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Allegations get physical

Lawyers: McNamee turned over evidence against Clemens

Email|Print| Text size + By Nick Cafardo
Globe Staff / February 7, 2008

For weeks, Roger Clemens and his expensive legal team and agents have been denying his former personal trainer Brian McNamee's charges that the seven-time Cy Young Award winner used steroids and human growth hormone, as detailed in the Mitchell Report. Those denials have come in something of a vacuum because of a lack of documentation or physical evidence.

McNamee's attorneys are now providing what they believe will be damaging evidence - reportedly, syringes McNamee kept that he allegedly used to inject Clemens with steroids and HGH. An anonymous source cited by the New York Daily News indicated that traces of Clemens's blood will be detected, which will substantiate McNamee's charges. McNamee is scheduled to give his deposition to Congress behind closed doors today. His lead attorney, Earl Ward, yesterday confirmed that physical evidence was turned over to federal prosecutors last month. An anonymous source told the Associated Press the evidence includes syringes and gauze pads containing Clemens's blood.

"I think this is a significant point in the case. We believe that this is significant corroboration," said Ward.

One of Clemens's attorneys, Lanny Breuer, responded that McNamee "apparently has manufactured evidence" and called the allegations "desperate smears." Breuer is expected to charge that the material put into evidence could have been tampered with since it's been sitting for several years. According to the Mitchell Report, McNamee injected Clemens in 1998 when the two were employed by the Toronto Blue Jays, then in 2000 and 2001, when they were with the New York Yankees.

"It is just not credible," Breuer said in a statement. "Who in their right mind does such a thing?

"Brian McNamee is obviously a troubled man who is obsessed with doing everything possible to destroy Roger Clemens. McNamee . . . lied to Senator [George] Mitchell, he lied to the federal government, and now he apparently has manufactured evidence. He has changed his story repeatedly on this matter. He claims to love Roger Clemens, he says he modeled being a father on Roger Clemens, he said Roger treated him like family - but he now claims he kept blood, gauze, and needles from Roger Clemens for seven years. It defies all sensibility."

Clemens, the former Red Sox ace, spent almost five hours speaking to congressional investigators Tuesday, a day after his friend and former Yankees and Astros teammate, Andy Pettitte, met with Congress and repeated what he admitted publicly - that he was injected with HGH by McNamee, as stated in the Mitchell Report.

"It was great to be able to tell them what I've been saying all along - that I've never used steroids or growth hormone," Clemens told reporters.

If Clemens is found to be lying under oath, he could face five years in prison.

McNamee testified to Mitchell investigators that he injected Clemens with steroids and HGH up to 16 times. The anonymous source cited by the Daily News indicated that McNamee would occasionally inject Clemens at the pitcher's Manhattan apartment and then keep the syringes so he could dispose of them at his home in Queens. The source said McNamee kept some of the syringes and later turned them over to Internal Revenue Service special agent Jeff Novitzky. The source also said McNamee kept gauze pads that removed blood from Clemens's skin in 2000 and 2001.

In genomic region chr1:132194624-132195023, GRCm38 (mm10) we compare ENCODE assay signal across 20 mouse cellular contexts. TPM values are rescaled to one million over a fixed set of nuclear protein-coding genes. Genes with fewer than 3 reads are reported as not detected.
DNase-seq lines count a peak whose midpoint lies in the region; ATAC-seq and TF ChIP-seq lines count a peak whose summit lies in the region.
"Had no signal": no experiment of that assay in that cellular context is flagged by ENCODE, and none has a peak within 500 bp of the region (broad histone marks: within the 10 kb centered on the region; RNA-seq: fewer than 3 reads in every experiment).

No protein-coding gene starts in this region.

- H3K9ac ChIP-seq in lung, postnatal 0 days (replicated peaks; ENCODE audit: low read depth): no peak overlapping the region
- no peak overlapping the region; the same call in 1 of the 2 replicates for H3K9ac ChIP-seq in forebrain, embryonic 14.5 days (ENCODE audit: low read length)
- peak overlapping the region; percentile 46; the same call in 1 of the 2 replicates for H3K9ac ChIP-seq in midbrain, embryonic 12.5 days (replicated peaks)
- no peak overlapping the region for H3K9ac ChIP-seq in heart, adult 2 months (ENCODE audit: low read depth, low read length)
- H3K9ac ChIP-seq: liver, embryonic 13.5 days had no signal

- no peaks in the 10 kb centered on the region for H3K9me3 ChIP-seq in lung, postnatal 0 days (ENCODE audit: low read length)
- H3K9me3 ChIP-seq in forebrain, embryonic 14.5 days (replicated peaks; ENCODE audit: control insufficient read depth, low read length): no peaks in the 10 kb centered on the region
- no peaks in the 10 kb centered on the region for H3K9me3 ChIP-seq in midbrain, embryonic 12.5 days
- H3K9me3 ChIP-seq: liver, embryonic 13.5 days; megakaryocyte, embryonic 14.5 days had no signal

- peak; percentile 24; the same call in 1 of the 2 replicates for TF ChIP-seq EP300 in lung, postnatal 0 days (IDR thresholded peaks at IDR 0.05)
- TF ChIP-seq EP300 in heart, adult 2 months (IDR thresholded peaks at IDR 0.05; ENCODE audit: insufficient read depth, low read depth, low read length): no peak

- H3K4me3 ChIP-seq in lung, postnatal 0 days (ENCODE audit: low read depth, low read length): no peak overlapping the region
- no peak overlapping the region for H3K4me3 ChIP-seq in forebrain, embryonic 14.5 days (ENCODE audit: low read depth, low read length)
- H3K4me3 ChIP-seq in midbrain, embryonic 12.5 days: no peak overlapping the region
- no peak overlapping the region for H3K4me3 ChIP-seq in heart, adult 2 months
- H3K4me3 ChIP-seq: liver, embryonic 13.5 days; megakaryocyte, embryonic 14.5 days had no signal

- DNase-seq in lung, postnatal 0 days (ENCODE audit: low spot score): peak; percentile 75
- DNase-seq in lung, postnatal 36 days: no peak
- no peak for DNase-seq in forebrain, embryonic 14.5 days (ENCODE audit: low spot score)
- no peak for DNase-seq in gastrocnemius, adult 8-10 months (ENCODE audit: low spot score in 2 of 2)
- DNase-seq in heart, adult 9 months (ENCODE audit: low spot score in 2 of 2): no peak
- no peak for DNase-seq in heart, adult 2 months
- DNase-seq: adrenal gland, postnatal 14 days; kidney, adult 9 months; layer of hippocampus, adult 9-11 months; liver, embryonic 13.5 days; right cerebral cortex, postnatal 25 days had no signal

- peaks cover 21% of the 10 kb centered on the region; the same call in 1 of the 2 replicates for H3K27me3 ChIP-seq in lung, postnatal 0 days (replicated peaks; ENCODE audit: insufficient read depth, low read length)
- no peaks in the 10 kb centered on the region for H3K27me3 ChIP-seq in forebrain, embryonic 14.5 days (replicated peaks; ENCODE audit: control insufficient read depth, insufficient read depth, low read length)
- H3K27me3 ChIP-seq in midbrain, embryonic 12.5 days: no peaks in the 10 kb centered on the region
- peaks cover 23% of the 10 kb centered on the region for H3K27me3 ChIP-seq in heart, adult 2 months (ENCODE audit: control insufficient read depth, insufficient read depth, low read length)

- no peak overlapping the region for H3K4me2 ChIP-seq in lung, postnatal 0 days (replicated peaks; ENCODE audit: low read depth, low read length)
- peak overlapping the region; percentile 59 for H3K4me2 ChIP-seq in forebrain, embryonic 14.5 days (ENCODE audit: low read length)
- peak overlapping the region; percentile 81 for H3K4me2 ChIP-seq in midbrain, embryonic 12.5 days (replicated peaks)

The information given in McNamee's deposition before the House Committee on Oversight and Government Reform could be made public today.

"This will totally corroborate that Brian has been telling the truth from the beginning," Ward told the AP in a telephone interview. "It takes it out of the category of he said, he said."

Keith Ausbrook, the House committee's Republican general counsel, told the AP the committee was not aware such physical evidence existed.

"Unknown and unexpected evidence comes in at all times in any investigation," Ausbrook wrote in an e-mail. "We will still need to examine McNamee's evidence and hear what he has to say."

Another McNamee attorney, Richard Emery, added, "[Former Yankee Chuck] Knoblauch and Pettitte and all the other people who corroborate Brian are going to be much less important than this physical evidence we provide."

After revelations of McNamee's physical evidence came out, a representative of Clemens's legal team requested and will receive a meeting this morning with Representative Elijah Cummings, a Democrat from Maryland who is a member of the House committee, according to a Cummings spokeswoman.

All the major parties involved in the Mitchell Report - Clemens, McNamee, Pettitte, Knoblauch, and former Mets clubhouse attendant Kirk Radomski, who pleaded guilty last April to felony charges of distributing steroids and laundering money - will testify at Wednesday's open congressional hearing.

"Roger is looking forward to testifying before Congress next week to set the record straight," Breuer said. "He will not waver, nor will he shrink from this, because he is telling the truth. We ask all fair-minded people to listen. It is time for Brian McNamee to be subject to the same scrutiny as Roger Clemens."

Material from wire services was used in this report; Nick Cafardo can be reached at cafardo@globe.com.

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